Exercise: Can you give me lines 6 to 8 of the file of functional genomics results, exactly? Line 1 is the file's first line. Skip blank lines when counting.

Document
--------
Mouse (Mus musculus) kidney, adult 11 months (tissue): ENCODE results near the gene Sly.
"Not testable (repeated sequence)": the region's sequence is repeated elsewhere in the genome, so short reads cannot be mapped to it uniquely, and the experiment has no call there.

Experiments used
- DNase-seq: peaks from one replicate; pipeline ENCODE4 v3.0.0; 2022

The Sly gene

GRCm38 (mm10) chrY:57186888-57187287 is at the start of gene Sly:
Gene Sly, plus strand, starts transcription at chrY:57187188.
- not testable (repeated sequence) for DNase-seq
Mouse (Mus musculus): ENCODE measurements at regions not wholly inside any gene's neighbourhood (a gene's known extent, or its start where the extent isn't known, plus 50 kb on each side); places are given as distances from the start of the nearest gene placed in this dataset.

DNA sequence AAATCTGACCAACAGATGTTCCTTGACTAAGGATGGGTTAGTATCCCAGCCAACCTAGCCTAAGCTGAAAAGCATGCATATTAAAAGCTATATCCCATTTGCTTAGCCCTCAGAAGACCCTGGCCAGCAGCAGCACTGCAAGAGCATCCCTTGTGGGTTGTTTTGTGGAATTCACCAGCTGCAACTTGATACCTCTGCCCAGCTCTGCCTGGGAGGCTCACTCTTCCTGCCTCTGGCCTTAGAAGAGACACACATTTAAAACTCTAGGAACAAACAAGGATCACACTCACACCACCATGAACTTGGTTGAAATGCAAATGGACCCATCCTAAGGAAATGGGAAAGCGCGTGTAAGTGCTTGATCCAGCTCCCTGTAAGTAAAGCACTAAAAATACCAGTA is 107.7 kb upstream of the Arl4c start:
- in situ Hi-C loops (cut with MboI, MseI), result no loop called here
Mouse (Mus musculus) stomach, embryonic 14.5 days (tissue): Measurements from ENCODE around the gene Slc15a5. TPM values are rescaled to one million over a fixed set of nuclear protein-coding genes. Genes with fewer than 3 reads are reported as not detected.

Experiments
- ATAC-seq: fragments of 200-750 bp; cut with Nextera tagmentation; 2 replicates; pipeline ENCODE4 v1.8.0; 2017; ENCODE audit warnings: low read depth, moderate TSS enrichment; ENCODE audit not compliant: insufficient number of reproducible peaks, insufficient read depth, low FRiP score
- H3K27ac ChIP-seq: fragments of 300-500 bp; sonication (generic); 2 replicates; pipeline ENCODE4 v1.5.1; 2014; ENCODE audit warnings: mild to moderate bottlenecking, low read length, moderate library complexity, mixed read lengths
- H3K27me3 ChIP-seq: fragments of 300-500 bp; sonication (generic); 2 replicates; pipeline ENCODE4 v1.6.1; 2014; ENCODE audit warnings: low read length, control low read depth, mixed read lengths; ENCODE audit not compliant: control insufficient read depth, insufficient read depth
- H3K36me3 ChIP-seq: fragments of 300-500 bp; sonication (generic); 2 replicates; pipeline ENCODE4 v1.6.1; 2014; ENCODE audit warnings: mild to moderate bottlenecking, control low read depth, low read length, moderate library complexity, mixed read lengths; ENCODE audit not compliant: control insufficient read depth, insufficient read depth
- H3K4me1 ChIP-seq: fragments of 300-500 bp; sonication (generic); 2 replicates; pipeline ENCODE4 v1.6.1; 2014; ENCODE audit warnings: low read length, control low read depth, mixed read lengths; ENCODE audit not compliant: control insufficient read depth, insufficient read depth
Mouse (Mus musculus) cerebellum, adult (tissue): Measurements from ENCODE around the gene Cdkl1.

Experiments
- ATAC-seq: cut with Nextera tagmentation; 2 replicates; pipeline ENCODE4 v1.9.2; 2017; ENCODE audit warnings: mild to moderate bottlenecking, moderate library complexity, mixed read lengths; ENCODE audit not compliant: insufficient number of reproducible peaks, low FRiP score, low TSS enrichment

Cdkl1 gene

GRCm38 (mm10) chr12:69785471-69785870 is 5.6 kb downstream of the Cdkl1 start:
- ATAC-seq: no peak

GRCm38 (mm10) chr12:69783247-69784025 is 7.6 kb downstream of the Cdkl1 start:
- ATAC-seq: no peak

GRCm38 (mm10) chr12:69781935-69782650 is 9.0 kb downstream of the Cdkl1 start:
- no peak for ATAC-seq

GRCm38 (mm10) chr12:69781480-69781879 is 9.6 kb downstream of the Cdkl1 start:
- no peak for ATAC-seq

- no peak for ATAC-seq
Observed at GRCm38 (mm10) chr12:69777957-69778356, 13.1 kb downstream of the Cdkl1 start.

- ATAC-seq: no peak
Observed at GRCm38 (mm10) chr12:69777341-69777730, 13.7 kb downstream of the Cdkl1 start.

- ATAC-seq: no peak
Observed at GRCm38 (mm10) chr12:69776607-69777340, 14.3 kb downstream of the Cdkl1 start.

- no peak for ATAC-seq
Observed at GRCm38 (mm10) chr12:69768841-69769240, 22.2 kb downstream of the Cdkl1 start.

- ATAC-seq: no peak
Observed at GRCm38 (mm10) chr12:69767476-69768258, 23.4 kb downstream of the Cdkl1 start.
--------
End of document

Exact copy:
GRCm38 (mm10) chrY:57186888-57187287 is at the start of gene Sly:
Gene Sly, plus strand, starts transcription at chrY:57187188.
- not testable (repeated sequence) for DNase-seq